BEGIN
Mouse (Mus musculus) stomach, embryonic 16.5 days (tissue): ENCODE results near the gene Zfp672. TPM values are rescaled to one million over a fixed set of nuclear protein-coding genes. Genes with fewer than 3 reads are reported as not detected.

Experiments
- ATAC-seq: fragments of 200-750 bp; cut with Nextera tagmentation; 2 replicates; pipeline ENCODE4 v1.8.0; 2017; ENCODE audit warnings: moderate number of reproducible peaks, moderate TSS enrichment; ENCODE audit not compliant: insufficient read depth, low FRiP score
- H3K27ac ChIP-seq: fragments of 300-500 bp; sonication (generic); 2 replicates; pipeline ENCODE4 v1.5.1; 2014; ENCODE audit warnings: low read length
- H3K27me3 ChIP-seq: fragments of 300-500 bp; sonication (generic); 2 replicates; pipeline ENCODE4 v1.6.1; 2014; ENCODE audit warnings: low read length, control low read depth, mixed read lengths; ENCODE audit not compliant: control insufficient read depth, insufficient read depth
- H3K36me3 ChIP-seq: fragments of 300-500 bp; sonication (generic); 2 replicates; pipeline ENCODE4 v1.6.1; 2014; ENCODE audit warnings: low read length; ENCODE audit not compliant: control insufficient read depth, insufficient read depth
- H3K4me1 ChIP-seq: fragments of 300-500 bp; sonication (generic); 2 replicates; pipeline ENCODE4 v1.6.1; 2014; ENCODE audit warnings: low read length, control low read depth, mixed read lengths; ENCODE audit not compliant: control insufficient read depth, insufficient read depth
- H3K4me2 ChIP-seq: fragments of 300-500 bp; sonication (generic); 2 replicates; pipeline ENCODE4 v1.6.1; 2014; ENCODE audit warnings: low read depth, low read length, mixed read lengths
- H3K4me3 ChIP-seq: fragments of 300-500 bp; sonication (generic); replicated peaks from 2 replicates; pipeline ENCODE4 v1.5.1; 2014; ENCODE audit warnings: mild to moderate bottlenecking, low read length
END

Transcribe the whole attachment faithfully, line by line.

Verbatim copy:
Mouse (Mus musculus) stomach, embryonic 16.5 days (tissue): ENCODE results near the gene Zfp672. TPM values are rescaled to one million over a fixed set of nuclear protein-coding genes. Genes with fewer than 3 reads are reported as not detected.

Experiments
- ATAC-seq: fragments of 200-750 bp; cut with Nextera tagmentation; 2 replicates; pipeline ENCODE4 v1.8.0; 2017; ENCODE audit warnings: moderate number of reproducible peaks, moderate TSS enrichment; ENCODE audit not compliant: insufficient read depth, low FRiP score
- H3K27ac ChIP-seq: fragments of 300-500 bp; sonication (generic); 2 replicates; pipeline ENCODE4 v1.5.1; 2014; ENCODE audit warnings: low read length
- H3K27me3 ChIP-seq: fragments of 300-500 bp; sonication (generic); 2 replicates; pipeline ENCODE4 v1.6.1; 2014; ENCODE audit warnings: low read length, control low read depth, mixed read lengths; ENCODE audit not compliant: control insufficient read depth, insufficient read depth
- H3K36me3 ChIP-seq: fragments of 300-500 bp; sonication (generic); 2 replicates; pipeline ENCODE4 v1.6.1; 2014; ENCODE audit warnings: low read length; ENCODE audit not compliant: control insufficient read depth, insufficient read depth
- H3K4me1 ChIP-seq: fragments of 300-500 bp; sonication (generic); 2 replicates; pipeline ENCODE4 v1.6.1; 2014; ENCODE audit warnings: low read length, control low read depth, mixed read lengths; ENCODE audit not compliant: control insufficient read depth, insufficient read depth
- H3K4me2 ChIP-seq: fragments of 300-500 bp; sonication (generic); 2 replicates; pipeline ENCODE4 v1.6.1; 2014; ENCODE audit warnings: low read depth, low read length, mixed read lengths
- H3K4me3 ChIP-seq: fragments of 300-500 bp; sonication (generic); replicated peaks from 2 replicates; pipeline ENCODE4 v1.5.1; 2014; ENCODE audit warnings: mild to moderate bottlenecking, low read length